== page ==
Fear of abandonment. It can destroy your life if left unchecked; especially so if you are in a relationship with a suspected Narcissist.
Narcissists use this fear to keep you in a perpetual cycle of anxiety, causing you to crave their return when they give you the Silent Treatment, knowing they can do whatever they please and you will take them back with little opposition. You might verbalize your dislike of their choice and explain how hurtful it is, but take away words and the fact is that they insert themselves back into your life with barely a hitch.
What many victims of narcissistic abuse confuse for love is really a manifestation of their fear of abandonment, which has been magnified by frequent silent treatments, as well as the devalue and discard phases carried out by their abusive partner(s). As a result, they remain in a constant state of fight-or-flight, with no seeming choice but to suffer through panic attacks, loss of appetite or binge-eating, rapid heartbeat, sleep disturbances, mood swings, and horrible, undying fear and obsessive thinking.
Persistent sadness and insecurity are the result of emotional conditioning. They are rooted in earlier losses, abandonments, and disappointments. You might be stuck in abandonment grief from past events you no longer even remember.
If you suffer from cripplingly low self-esteem and feel like you’re always on the verge of being abandoned, you were likely wounded during early episodes of perceived rejection from parents or other loved ones. Perhaps your parents, or later a lover, dismissed you. Since then it seems you are always involved with the emotionally unavailable, encountering losses and disappointment, which results in you questioning your worth. When the Narcissist gives you the silent treatment, you doubt the reality of the situation, taking the blame for this inflicted punishment, vowing to do what it takes to hang onto your fickle partner.
Every time the narcissist gives you the Silent Treatment, you are diminished in small increments. Over time, your sense of self is eroded and your fear of abandonment kicks into high gear. In spite of your accomplishments, friendships, and compliments by other people, you cling to the narcissist’s approval, which always seems out of reach.
Finally, the narcissist leeches onto a new source of supply (new girlfriend or boyfriend), and discards you. This can be sudden with little or no warning, or slow and insidious, keeping you strung along as they woo the new love interest. You are left shattered, your sense of security and hopes for the future ripped from your grasp. You may feel you will always be lonely and will never find love again.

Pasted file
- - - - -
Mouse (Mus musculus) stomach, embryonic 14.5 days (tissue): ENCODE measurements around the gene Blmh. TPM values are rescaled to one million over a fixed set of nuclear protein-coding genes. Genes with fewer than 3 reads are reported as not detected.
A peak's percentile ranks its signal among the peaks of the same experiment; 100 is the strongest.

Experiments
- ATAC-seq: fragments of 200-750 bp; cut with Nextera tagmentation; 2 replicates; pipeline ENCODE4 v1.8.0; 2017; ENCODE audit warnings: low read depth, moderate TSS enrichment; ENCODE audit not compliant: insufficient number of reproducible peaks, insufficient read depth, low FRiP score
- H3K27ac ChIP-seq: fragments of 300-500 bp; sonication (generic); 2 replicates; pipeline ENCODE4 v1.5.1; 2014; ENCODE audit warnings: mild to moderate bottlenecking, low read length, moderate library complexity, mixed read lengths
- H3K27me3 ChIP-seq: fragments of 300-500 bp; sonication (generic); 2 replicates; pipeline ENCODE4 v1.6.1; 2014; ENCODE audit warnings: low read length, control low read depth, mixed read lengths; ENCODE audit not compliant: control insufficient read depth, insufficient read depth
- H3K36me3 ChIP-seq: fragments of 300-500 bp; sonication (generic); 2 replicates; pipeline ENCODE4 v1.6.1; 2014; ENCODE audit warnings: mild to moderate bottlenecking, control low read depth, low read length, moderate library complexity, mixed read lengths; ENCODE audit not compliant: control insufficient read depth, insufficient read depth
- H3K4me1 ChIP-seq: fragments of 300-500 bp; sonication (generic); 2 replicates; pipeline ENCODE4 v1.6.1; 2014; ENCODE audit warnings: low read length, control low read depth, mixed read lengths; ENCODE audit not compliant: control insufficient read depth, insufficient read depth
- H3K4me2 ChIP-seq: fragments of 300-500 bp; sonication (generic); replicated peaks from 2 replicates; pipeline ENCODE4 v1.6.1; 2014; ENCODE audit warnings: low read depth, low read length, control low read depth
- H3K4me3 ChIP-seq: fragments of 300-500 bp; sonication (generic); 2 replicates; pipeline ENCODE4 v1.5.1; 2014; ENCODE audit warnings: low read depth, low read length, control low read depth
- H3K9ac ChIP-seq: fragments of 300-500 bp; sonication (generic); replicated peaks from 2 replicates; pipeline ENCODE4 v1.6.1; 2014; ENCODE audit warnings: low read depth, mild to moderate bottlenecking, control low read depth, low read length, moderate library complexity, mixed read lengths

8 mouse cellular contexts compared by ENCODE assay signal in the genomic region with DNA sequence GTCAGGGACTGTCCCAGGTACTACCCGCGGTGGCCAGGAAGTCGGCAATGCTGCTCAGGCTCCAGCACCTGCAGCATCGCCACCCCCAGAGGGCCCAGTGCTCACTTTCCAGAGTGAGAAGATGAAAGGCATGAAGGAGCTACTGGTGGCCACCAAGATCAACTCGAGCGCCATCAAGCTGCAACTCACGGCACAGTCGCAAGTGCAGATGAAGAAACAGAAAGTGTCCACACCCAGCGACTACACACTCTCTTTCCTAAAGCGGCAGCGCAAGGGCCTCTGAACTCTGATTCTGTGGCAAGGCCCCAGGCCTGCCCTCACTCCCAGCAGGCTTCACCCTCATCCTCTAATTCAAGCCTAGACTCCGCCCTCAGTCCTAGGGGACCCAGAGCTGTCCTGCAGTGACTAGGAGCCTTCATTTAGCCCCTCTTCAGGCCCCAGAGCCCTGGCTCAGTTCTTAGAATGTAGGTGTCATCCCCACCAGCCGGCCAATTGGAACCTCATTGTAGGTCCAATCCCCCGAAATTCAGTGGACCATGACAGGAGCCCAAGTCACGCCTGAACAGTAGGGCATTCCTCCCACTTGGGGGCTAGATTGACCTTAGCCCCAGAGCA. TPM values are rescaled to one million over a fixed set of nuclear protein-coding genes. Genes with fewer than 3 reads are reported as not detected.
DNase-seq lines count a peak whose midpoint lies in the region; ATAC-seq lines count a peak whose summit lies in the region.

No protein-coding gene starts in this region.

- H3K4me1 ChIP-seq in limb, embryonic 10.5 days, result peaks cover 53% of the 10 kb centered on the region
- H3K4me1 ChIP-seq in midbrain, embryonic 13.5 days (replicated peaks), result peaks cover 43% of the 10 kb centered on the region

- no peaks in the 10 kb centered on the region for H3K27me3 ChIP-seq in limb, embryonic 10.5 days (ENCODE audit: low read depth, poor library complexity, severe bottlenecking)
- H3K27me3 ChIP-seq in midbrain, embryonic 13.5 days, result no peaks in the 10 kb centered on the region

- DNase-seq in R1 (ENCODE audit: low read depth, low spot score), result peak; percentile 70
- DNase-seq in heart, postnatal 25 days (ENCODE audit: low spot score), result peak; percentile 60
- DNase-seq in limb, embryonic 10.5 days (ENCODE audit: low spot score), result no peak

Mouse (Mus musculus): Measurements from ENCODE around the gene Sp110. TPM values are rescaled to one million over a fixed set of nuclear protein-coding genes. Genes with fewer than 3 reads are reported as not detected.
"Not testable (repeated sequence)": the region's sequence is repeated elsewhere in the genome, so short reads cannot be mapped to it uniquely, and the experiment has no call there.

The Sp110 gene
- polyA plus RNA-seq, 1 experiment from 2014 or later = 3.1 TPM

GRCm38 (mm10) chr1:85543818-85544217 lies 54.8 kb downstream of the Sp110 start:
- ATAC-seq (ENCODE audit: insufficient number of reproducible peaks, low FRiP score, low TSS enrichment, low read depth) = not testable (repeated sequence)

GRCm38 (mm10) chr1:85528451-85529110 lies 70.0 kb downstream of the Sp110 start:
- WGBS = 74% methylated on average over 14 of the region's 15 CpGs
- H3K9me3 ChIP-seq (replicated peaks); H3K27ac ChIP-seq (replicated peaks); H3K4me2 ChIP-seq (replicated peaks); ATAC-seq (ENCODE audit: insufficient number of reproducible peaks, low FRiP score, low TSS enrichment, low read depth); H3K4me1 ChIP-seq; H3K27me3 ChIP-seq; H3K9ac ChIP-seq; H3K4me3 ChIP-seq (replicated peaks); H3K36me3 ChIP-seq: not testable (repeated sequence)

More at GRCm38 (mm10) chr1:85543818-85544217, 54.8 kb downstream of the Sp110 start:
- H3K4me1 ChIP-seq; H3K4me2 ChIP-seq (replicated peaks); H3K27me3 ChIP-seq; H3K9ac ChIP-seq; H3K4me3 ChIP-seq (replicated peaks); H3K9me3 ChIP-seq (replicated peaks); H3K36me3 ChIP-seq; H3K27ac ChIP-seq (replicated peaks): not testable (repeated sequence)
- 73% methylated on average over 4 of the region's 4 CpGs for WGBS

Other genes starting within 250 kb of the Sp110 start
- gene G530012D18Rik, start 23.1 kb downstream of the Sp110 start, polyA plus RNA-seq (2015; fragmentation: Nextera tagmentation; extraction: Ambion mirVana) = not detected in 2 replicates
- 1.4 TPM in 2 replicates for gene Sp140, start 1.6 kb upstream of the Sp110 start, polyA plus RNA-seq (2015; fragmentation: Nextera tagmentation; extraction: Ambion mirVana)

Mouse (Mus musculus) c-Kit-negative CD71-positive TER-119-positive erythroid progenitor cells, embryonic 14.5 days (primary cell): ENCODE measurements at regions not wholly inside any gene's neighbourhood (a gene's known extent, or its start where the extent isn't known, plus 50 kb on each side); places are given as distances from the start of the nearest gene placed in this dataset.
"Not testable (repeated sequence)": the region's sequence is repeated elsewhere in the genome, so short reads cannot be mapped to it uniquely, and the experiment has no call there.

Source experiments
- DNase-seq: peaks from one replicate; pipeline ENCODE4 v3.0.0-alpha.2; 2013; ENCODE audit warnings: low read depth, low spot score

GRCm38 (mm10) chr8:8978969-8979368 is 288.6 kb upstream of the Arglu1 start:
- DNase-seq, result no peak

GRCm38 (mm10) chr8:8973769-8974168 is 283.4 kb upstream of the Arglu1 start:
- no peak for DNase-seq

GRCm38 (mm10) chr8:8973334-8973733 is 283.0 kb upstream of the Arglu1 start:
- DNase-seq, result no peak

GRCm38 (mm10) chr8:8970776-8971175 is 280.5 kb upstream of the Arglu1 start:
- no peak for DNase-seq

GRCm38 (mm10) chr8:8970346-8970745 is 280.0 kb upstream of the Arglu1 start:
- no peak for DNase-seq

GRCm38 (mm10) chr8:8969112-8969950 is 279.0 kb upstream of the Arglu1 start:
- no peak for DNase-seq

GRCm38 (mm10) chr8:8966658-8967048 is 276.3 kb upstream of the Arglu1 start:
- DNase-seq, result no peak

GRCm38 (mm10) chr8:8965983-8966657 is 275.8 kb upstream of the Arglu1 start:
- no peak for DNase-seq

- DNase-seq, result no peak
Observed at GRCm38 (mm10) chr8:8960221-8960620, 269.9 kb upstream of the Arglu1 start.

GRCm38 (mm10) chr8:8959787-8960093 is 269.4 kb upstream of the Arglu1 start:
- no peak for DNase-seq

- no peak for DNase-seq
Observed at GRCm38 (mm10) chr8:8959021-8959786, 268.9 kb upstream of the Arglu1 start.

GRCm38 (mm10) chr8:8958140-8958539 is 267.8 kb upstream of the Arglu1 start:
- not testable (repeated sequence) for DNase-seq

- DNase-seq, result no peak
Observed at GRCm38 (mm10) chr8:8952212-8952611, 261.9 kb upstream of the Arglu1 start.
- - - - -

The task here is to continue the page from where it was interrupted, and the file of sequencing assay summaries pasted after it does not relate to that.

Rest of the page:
Sadly, many victims of narcissistic abuse remain stuck in this stage. Many experience the added loss of other important relationships as they withdraw or are rejected by friends and family due to their constant neediness.
What you may not realize is these are all normal symptoms after having been “rejected and abandoned” by the narcissist. Every single person who has ever been the target of emotional abuse will endure these feelings that seem to take on a life of their own. In fact, this fear is innate in everyone and stems from survival mechanisms in the amygdala. Ever notice the baby who gets frantic when their mother leaves the room? Fear of abandonment is our primary fear, and is why you experience a state of frenzy when the narcissist implements the Silent Treatment. The reason it feels so horrid is that our brain cannot make the distinction between loss of a primary relationship and a threat to our physical survival.
And just like the baby who cries when their mother leaves the room, our Inner Child reacts in a similar manner when being rejected and abandoned by the narcissist. Our survival instincts do not recognize the fact that we are now adults who are capable of ensuring our own survival.
The good news? These are automatic responses that can be managed if we make the conscious effort to do so. This includes, but is not limited to:
Let this be the last time you are abandoned by the narcissist. If your partner uses the Silent Treatment to keep you in a perpetual state of fear and anxiety, it’s time to own up to it and make the promise to yourself to detach and move on. Then, use your fear of abandonment as an opportunity to develop self-love and emotional self-reliance.
Does healing from Narcissistic abuse seem like a lot of work? It is. And it doesn’t happen quickly. Curiously, those who have experienced abandonment by the Narcissist spend hours researching the disorder, buying numerous books on the subject and dedicating all of their free time to understanding their abusive partner. Chances are you know all you need to know about Narcissism. Why not turn that focus onto you and your healing?
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